Ratho Park Golf Club evolved from the New Century Golf Club (formed in 1900), which then merged with the Corstorphine Golf Club. James Braid designed the club’s new course which was formally opened in 1929 with a challenge match between Braid and another of the Great Triumvirate, Harry Vardon.
Located within the estate of Ratho Park to the west of Edinburgh, the club purchased the mansion house and grounds in the mid 1950s, transforming the former into one of the best clubhouses in the country and developing the latter into one of the foremost parkland courses in the land.
Today, Ratho Park measures a little under 6,000 yards (with a par of 69 and Standard Scratch Score of 68) and is laid out on a compact site bounded on two sides by the Union Canal, virtually shielded from the outside world by mature trees surrounding the property – as the club says, it is “an oasis of calm in a bustling world.”
The round begins with seven straight par fours before the first short hole is played at the 169-yard 8th. The only par five on the card is encountered at the 519-yard 11th (aptly named “The Long Hole”) before all of the remaining short holes are played at three of the next four holes. Three testing par fours complete the round, the last two of which are slightly doglegged.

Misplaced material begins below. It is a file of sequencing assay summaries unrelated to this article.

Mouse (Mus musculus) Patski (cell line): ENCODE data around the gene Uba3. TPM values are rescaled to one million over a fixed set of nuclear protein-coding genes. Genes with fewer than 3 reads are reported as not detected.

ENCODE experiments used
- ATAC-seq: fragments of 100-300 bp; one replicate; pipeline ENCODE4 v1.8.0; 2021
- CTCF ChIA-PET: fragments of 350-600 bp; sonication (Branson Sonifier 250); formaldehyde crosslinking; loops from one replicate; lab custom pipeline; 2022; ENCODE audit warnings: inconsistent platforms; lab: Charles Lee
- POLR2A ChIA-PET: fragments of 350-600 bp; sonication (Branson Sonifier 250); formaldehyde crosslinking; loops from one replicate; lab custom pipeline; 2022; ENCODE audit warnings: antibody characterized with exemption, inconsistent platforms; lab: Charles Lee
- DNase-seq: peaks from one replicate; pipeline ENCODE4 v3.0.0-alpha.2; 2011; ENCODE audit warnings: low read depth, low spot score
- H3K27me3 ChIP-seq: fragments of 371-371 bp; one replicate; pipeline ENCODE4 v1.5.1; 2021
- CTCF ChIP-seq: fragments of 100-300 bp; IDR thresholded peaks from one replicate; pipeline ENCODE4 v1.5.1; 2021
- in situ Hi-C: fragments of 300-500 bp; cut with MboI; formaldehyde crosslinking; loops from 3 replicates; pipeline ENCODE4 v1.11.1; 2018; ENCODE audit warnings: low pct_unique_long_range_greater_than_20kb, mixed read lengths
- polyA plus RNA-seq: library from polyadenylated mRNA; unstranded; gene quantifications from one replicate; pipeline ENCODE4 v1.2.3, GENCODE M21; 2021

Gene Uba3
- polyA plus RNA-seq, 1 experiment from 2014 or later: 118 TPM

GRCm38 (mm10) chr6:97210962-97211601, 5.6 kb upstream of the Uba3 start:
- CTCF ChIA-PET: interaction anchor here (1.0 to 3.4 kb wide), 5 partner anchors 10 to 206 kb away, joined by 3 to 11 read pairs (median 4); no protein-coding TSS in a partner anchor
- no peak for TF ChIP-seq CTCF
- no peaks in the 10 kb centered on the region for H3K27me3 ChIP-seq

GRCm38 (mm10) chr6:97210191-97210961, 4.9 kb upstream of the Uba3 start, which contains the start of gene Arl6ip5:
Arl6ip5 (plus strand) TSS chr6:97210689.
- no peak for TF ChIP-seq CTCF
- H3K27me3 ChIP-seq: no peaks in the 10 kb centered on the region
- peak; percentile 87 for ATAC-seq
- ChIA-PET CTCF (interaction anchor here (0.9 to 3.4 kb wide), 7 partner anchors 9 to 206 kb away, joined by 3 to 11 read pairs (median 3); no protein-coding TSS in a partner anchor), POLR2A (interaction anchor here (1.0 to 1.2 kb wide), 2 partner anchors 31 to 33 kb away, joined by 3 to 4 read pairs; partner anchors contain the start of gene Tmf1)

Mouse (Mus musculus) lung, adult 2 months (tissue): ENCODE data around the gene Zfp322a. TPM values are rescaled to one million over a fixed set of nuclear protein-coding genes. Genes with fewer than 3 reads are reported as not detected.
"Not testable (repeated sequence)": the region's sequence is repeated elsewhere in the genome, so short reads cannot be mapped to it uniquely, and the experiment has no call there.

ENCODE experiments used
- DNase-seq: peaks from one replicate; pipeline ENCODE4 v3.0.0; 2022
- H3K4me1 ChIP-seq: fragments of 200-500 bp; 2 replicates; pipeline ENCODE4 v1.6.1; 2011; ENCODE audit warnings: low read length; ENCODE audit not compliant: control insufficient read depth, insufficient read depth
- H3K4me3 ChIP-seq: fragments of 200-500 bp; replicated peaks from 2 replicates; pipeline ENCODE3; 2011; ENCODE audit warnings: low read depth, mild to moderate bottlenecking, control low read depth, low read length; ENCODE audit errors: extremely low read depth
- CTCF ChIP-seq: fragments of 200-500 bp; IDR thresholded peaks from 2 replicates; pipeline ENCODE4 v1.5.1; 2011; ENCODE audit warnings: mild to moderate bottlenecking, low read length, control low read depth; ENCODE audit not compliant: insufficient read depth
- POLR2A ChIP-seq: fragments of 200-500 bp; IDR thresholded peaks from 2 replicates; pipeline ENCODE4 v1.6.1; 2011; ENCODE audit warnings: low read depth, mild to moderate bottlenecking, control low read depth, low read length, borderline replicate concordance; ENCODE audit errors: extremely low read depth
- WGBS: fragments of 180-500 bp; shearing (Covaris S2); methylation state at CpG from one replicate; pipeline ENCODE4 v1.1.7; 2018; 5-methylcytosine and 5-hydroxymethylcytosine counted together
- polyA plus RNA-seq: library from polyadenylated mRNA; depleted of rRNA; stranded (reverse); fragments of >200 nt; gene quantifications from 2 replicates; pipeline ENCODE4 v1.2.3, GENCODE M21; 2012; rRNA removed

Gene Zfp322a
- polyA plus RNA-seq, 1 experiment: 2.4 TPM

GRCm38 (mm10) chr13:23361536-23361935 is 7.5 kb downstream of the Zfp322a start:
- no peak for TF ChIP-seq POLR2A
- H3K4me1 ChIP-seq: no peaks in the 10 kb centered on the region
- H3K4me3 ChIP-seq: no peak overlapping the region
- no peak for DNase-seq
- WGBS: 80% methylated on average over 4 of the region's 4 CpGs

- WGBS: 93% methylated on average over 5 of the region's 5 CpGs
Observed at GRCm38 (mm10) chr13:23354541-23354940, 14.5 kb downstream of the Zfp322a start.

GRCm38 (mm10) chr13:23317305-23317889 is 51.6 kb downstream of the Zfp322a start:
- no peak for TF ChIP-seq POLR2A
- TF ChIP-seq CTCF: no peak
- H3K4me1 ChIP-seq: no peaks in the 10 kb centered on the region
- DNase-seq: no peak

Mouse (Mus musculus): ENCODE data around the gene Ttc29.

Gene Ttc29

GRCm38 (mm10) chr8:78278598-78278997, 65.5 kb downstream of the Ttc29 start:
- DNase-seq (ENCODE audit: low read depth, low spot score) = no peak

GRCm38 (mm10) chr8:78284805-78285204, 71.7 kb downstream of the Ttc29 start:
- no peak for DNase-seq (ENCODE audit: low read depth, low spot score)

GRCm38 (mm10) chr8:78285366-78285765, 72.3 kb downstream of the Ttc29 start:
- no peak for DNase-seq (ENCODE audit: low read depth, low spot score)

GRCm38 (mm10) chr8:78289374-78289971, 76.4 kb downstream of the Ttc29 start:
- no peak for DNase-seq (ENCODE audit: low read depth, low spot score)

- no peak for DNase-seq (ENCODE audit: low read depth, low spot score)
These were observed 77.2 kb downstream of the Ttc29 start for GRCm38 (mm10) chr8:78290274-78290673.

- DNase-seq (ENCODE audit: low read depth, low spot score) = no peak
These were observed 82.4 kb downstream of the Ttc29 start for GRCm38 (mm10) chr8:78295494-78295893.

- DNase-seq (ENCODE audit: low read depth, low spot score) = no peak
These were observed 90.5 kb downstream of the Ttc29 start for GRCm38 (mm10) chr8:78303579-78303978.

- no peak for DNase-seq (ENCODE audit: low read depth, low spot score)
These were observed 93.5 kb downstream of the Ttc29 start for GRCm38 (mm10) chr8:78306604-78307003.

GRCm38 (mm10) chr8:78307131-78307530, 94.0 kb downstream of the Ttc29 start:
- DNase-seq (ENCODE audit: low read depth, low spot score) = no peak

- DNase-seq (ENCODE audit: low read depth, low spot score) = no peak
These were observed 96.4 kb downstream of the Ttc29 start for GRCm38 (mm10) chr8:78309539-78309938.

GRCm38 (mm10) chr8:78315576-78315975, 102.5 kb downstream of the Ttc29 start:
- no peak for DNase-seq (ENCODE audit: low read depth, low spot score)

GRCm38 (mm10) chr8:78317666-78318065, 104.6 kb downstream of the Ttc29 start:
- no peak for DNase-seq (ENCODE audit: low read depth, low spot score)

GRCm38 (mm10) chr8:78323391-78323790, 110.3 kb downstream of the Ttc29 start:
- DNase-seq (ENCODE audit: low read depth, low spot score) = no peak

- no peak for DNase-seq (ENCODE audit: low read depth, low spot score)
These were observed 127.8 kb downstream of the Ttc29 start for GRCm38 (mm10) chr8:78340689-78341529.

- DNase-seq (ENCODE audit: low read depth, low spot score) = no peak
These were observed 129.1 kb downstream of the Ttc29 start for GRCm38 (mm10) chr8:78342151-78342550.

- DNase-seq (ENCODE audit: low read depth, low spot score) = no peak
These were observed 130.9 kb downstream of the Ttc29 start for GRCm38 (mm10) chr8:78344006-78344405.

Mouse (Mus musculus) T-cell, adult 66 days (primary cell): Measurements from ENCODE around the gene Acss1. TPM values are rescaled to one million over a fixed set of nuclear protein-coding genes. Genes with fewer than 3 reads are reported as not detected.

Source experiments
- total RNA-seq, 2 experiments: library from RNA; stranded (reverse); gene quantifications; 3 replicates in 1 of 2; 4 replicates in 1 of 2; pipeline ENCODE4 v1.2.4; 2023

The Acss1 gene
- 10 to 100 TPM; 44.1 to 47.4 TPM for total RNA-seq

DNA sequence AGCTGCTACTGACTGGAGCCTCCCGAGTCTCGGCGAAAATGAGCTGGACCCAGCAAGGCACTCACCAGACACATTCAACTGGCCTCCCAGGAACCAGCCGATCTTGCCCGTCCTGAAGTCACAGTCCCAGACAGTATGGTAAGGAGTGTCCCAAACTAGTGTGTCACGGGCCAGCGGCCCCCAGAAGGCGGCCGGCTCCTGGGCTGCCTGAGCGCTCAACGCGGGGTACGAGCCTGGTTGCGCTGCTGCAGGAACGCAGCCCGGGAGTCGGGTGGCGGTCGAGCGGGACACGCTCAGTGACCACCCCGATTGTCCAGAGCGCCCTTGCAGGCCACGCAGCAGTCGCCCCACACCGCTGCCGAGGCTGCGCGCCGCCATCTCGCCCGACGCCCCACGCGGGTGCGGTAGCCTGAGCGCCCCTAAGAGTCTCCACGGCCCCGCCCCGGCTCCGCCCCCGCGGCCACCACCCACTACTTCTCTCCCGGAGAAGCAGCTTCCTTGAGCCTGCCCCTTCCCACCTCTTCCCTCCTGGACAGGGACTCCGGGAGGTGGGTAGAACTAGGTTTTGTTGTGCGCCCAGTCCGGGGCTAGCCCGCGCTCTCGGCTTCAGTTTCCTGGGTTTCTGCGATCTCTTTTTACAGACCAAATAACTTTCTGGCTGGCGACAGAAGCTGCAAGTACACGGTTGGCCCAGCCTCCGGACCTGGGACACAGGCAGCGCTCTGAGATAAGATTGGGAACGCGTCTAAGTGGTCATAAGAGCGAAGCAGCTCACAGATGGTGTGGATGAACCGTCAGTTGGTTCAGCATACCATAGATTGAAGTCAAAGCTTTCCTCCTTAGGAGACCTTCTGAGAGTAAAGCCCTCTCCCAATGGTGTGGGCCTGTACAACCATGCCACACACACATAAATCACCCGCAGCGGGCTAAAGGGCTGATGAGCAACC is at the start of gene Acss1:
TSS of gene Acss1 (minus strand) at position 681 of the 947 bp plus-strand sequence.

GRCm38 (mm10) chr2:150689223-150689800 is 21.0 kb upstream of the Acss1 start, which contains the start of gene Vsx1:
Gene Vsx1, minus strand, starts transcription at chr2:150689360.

Great value short course, that is well maintained. The upcoming changes to the 15th will create a signature hole and add to the challenge. Cannot be beaten for value/condition in the area
Ratho Park is the sort of short, relatively flat, well-maintained parkland course where you should be able to score heavily if you keep the ball in play on the short cut grass. With just the one par five on the card and only two par fours over 400 yards in length, it’s no surprise the overall yardage is under six thousand yards, allowing those who don’t hit the ball too far of the tee to make their mark here.
On the front nine, the par four 7th hole, with its elevated green, is really impressive. On the back nine, the 14th hole, named “Braid’s Test,” is a fine, slightly uphill, left dog legged hole, where a fir tree in the middle of the fairway must be avoided en route to the green!
Look out for the marvellous framed characatures of former club captains in the dirty bar of the old clubhouse (built in 1824) as they epitomise a club where members obviously don’t take themselves too seriously – very refreshing!